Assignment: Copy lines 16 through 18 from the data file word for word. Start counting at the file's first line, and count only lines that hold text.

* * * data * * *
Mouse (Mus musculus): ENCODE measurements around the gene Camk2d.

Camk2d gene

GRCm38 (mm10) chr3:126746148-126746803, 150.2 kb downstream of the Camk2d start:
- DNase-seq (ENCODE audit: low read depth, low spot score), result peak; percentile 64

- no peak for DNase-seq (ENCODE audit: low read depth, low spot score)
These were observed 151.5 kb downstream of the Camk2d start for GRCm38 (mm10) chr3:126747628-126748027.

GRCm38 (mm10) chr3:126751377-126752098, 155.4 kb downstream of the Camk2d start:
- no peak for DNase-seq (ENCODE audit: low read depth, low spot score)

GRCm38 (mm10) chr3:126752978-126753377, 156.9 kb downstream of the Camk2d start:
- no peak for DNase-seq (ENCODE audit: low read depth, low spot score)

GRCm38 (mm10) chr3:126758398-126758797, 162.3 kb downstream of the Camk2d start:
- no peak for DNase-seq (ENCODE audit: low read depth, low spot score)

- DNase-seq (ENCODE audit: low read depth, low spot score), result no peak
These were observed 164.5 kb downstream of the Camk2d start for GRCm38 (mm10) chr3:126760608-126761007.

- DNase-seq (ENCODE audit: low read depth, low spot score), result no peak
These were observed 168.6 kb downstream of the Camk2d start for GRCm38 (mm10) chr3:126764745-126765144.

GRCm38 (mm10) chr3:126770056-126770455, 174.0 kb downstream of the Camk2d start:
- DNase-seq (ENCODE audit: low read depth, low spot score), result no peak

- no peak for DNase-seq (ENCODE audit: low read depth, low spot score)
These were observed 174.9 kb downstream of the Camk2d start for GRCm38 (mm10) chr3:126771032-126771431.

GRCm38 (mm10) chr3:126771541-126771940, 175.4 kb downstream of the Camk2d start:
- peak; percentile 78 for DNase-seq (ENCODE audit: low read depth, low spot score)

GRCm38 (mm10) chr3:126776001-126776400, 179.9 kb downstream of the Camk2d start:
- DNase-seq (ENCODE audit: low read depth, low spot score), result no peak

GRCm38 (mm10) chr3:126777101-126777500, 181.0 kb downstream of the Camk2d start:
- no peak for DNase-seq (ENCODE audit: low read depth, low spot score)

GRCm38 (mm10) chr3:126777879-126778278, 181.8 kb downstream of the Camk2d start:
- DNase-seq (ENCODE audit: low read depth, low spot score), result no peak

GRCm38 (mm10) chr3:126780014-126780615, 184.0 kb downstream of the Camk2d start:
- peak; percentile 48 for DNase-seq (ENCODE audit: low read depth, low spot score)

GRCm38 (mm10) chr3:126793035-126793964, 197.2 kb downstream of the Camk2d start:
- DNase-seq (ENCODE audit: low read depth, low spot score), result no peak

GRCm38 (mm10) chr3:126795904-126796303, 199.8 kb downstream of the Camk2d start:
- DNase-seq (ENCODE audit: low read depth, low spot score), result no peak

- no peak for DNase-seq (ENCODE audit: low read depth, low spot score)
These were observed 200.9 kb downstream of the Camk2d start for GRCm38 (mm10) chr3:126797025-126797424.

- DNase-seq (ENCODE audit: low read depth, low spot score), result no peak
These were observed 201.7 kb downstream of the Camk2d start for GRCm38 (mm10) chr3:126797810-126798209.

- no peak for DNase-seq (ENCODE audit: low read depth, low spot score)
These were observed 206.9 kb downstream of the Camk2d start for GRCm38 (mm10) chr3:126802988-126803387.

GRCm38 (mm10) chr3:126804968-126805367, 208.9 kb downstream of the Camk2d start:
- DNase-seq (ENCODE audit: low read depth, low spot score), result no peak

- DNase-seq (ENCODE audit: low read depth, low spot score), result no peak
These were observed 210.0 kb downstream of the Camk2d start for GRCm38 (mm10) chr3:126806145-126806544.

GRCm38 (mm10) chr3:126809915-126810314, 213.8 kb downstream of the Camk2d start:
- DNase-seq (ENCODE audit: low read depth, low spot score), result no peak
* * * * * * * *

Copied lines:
These were observed 168.6 kb downstream of the Camk2d start for GRCm38 (mm10) chr3:126764745-126765144.

GRCm38 (mm10) chr3:126770056-126770455, 174.0 kb downstream of the Camk2d start:
- DNase-seq (ENCODE audit: low read depth, low spot score), result no peak